However when there is a price bubble, one needs to be an intelligent investor to be able to recognise that you are indeed in a bubble. To be an intelligent investor requires constant learning or training about investing, particularly macro-economics, asset valuations and financial history which most investors neglect - they assume that what has worked well in the past will continue to work well in the future. Intelligent investors know which metrics to look at, and monitor to spot a price bubble or the elevated risk of a price bubble. An unintelligent and uninformed investor will not know even where to begin to look, even though the clues are there, or they focus on the wrong metrics and reach the wrong conclusion.

Hi kiwimm,

All of them.


Just as I thought - all mouth and no trousers

It doesn't matter though does it TTP? Because houses never go down and NZ is different from other housing markets, and nothing structural has changed, these are just gentle oscillations and as per your advise, regardless of risk, FHB's should just plough in with as much debt as they can get, because the market always doubles every 7 years despite the current fundamentals being completely divorced. And so investors don't need to worry, because they can just stay the distance, because they won't have any other potential financial issues. And banks tightening lending, and the money supply shrinking won't have any effect either.

*ahem sarcasm ahem*

Hi Gingerninja,

You write, "nothing structural has changed".

As I have been spelling out for a long tine now, there have been large structural changes over recent years impacting on NZ.

To a considerable extent, these structural changes explain the price hikes in various property markets - including Auckland and Wellington.


TTP I said;
"*ahem sarcasm ahem*"
I know you struggle with context, but it really is very important to actual meaning and understanding.

Thanks Gingerninja,

Glad to be assured that you really do understand the significance of structural factors to the housing market.

But, alas, I fear that Nymad (poor soul) is still struggling.........


No struggle here, TTP.

That offer still stands, you are welcome to come visit me and the team at our office.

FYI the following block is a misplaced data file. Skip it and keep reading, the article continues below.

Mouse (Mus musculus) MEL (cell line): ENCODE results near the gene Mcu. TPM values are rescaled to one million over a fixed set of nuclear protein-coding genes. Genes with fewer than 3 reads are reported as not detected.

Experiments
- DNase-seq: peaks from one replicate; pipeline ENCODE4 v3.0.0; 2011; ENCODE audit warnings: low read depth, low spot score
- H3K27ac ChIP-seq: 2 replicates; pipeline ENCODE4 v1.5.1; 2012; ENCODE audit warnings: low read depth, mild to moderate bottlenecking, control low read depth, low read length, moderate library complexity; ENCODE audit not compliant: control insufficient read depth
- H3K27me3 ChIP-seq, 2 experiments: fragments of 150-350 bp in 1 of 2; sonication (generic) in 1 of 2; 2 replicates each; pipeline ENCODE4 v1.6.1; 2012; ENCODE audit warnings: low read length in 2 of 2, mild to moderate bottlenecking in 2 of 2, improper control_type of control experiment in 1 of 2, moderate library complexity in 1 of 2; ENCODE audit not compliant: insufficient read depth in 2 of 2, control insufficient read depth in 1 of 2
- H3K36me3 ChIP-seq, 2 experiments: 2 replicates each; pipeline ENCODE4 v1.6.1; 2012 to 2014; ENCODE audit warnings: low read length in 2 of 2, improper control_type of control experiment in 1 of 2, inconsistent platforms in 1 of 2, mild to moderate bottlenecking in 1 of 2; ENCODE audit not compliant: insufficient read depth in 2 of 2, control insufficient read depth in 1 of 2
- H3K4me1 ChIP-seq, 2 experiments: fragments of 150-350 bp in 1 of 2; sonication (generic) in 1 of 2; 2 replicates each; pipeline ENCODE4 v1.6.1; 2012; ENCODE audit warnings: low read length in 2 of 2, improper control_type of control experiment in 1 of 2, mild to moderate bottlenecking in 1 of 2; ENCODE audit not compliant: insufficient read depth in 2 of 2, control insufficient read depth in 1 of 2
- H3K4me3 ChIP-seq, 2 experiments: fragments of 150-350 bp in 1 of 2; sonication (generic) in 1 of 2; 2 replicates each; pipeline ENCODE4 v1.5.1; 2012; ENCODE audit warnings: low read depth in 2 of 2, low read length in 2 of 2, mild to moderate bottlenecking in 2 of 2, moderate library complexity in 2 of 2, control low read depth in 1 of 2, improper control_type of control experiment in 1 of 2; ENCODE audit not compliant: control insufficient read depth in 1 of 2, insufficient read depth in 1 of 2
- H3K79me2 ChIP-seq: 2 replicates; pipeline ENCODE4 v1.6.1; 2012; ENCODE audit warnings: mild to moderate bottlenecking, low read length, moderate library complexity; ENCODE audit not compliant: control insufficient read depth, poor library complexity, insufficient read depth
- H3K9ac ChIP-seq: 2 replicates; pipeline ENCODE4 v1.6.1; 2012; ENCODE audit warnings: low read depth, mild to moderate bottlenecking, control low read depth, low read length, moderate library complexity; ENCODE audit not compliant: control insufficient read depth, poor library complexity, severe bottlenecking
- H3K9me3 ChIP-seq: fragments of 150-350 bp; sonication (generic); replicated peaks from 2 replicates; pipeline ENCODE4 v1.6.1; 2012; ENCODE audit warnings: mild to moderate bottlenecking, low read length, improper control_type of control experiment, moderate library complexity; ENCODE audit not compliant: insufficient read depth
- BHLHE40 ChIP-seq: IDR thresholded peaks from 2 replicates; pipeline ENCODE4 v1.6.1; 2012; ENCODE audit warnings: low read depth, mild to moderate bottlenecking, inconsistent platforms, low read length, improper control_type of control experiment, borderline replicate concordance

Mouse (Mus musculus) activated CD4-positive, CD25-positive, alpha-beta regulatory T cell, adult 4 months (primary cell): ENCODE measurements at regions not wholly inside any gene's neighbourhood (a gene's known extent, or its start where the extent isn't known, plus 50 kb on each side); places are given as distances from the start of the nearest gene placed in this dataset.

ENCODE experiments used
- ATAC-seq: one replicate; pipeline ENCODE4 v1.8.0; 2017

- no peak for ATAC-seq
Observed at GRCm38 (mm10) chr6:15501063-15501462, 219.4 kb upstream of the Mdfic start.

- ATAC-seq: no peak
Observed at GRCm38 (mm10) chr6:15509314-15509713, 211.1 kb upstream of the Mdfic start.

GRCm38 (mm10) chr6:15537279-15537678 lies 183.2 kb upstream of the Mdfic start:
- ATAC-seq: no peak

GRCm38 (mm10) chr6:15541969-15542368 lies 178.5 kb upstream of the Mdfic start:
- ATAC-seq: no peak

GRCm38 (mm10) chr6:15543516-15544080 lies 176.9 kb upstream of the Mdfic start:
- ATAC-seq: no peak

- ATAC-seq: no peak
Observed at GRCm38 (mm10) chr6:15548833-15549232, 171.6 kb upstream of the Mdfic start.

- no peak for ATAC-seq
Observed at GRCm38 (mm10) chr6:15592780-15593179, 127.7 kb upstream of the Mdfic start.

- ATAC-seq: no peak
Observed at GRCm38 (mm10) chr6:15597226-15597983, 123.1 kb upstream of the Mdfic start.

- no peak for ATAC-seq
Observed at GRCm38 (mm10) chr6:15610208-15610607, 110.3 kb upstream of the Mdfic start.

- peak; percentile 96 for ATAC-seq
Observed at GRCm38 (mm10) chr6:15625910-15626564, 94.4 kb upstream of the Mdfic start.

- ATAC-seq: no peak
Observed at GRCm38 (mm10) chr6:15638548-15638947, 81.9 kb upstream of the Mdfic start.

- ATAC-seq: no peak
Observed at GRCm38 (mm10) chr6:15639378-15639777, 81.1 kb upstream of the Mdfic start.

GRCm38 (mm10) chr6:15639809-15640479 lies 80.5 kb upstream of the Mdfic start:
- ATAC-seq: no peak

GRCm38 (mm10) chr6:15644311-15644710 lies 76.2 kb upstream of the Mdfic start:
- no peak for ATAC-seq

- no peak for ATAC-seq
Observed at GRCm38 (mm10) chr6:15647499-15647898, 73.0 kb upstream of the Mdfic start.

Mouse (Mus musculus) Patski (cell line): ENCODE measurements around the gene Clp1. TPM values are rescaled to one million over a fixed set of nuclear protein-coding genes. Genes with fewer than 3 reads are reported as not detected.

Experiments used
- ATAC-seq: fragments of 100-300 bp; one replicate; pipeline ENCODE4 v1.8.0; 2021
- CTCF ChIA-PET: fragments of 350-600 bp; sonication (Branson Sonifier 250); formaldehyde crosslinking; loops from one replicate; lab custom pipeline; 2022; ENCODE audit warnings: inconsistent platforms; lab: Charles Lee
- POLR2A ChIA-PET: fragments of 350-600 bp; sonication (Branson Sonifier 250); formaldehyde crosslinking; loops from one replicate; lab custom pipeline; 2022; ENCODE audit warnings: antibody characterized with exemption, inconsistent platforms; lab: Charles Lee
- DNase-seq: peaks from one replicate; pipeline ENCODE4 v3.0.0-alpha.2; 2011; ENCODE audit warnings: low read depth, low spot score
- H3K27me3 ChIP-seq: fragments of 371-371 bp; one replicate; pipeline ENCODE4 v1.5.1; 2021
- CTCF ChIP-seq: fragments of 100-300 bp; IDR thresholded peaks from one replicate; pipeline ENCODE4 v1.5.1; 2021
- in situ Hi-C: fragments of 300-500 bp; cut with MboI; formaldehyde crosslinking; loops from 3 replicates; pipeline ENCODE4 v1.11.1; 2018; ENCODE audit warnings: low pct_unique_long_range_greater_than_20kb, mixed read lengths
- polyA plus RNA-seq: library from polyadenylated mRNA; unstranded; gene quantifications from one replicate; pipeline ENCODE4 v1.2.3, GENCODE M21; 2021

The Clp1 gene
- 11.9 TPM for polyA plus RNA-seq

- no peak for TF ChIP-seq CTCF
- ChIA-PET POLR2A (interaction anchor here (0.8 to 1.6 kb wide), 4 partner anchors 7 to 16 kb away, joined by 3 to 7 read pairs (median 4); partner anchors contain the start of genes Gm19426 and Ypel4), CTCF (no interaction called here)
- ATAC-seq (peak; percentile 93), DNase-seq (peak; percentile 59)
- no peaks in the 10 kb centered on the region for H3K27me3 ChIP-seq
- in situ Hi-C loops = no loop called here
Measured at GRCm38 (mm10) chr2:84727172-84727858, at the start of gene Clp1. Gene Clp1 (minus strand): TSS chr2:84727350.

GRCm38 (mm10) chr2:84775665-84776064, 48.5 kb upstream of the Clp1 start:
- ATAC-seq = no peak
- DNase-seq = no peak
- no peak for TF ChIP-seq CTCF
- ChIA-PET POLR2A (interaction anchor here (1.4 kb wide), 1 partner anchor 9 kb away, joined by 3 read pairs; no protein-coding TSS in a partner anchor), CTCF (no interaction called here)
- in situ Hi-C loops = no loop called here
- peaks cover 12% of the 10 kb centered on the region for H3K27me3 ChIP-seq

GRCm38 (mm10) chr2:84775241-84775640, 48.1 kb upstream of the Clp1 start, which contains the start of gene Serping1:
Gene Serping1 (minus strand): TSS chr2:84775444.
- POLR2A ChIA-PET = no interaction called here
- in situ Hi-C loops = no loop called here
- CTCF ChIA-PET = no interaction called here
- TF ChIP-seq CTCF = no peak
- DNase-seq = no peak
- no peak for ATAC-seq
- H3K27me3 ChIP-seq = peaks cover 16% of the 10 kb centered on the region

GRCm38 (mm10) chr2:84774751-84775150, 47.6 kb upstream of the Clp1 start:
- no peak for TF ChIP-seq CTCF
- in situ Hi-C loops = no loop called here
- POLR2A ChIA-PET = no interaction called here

We could do with some input from an economically enlightened soul such as yourself.

As for structural factors TTP, there have been several major structural factors that have impacted on pretty much every housing market across the globe since the 50s. Double incomes, globalisation, HUGE changes to bank lending behaviours and regulations, MAJOR demographic changes, political sentiments and laws. Even climate change has become a structural factor because governments globally have implemented legislation to enforce more sustainable and energy efficient homes (just one example but there are many and likely many more).

You keep repeating "structural factors" without accepting that whilst structural factors are not cyclical, they DO change, not just in the past, they will change in the near future and far future too. I don't get the impression that you fully understand how the current structural factors could potentially change the NZ housing market for instance.

A major structural factor that will effect NZ from now and for the next 20-25 years is that baby boomers are now retiring and they will also start dying. Baby boomers are the biggest native population and they own most of the wealth in NZ. Demographically, retiree's spend less than other age groups, so this generation is about to start having a downward pressure on the economies of many countries, including NZ. If they downsize, they will release bigger homes to generations beneath them who are smaller in number (Gen X is a much smaller generations, Millennials are bigger, but that has also been about immigration for NZ). This is happening at the same time, as global political backlash against globalisation and world birthrates have been in steep decline since the 50's (population is still growing but only because there were just so many of us already and exponential growth momentum). So why not mention that as a structural factor? Or why patently ignore such factors? These are all looming structural factors that are downside, rather than upside. But they are no less significant.